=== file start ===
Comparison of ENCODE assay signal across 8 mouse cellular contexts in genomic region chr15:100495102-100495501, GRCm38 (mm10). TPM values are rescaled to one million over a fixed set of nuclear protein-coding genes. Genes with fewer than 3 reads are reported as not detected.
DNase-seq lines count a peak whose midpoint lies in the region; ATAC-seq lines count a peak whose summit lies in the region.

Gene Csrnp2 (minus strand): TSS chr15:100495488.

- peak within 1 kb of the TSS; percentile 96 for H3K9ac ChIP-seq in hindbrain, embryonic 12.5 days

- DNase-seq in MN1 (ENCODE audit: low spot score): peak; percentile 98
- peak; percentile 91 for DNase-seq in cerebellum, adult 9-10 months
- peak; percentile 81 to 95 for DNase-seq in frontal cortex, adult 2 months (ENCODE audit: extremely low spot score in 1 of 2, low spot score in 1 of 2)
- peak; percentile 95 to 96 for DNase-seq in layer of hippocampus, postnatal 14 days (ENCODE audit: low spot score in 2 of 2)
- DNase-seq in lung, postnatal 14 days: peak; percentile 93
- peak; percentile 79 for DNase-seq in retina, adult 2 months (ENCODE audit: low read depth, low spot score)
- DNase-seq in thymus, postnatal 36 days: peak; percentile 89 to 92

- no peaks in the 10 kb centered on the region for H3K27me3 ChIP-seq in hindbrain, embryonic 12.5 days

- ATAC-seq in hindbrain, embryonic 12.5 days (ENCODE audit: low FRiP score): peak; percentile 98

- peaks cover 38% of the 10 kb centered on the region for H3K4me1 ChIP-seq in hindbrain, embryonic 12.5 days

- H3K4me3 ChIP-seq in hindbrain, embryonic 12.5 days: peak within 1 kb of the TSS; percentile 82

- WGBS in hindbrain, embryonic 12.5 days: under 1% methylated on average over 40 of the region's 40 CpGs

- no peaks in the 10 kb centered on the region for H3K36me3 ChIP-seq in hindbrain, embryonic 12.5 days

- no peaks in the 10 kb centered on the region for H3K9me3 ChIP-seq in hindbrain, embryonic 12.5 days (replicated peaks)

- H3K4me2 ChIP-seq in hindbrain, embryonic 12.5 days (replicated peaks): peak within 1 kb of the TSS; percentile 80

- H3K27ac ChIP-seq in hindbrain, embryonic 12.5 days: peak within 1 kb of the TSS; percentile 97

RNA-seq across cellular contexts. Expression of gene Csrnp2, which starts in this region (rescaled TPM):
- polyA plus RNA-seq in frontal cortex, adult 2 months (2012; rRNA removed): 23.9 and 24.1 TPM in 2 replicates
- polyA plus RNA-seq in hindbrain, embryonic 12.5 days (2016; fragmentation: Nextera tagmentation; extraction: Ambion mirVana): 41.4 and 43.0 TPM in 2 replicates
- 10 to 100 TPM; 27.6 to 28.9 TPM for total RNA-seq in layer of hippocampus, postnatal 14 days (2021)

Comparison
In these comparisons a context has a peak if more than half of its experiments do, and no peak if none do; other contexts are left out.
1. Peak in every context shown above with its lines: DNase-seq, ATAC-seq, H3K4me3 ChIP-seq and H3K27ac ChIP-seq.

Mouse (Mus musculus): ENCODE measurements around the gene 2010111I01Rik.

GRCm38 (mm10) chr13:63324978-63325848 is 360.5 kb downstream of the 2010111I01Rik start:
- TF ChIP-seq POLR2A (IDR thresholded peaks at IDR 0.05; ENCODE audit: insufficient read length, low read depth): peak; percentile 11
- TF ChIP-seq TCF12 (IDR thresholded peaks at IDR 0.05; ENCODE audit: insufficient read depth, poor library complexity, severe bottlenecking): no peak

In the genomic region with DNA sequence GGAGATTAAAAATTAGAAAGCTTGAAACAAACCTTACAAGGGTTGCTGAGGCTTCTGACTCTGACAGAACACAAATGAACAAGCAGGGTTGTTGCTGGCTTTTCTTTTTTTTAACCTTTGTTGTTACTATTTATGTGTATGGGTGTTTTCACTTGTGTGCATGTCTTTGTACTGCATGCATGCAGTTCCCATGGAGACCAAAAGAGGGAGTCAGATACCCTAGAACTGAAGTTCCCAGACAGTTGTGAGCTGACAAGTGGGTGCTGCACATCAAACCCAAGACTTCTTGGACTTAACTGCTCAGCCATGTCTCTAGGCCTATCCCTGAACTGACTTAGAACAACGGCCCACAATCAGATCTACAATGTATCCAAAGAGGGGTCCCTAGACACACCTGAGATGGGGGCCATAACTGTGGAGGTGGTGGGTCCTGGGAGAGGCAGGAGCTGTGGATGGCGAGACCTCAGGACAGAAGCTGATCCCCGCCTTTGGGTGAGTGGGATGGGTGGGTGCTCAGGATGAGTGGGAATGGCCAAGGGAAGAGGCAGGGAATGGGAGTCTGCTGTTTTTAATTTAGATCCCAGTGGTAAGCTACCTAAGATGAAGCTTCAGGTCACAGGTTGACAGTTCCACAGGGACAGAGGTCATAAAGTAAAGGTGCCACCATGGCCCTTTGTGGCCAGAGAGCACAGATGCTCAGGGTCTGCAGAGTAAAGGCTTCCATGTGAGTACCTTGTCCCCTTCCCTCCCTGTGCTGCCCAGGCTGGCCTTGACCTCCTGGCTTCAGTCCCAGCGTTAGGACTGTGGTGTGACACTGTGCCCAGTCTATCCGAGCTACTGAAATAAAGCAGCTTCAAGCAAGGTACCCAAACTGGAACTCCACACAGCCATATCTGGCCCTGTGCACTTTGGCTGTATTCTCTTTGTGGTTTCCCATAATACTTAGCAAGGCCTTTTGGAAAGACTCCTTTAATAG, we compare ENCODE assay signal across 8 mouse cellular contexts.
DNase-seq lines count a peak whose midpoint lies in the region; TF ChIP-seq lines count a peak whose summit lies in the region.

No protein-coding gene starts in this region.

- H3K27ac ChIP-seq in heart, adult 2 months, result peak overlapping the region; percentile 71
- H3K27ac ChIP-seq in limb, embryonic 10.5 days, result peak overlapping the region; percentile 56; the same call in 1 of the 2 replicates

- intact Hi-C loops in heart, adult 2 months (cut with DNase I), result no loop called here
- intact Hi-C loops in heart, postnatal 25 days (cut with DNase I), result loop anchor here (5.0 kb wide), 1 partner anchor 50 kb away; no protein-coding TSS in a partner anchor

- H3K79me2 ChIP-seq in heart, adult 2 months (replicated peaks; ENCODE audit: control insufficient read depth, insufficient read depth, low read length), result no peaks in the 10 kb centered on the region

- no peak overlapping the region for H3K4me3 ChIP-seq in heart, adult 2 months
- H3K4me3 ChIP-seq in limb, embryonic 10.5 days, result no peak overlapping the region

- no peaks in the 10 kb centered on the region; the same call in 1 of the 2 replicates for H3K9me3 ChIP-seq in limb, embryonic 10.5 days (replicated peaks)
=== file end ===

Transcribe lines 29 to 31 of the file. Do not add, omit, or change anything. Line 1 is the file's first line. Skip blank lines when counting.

GRCm38 (mm10) chr13:63324978-63325848 is 360.5 kb downstream of the 2010111I01Rik start:
- TF ChIP-seq POLR2A (IDR thresholded peaks at IDR 0.05; ENCODE audit: insufficient read length, low read depth): peak; percentile 11
- TF ChIP-seq TCF12 (IDR thresholded peaks at IDR 0.05; ENCODE audit: insufficient read depth, poor library complexity, severe bottlenecking): no peak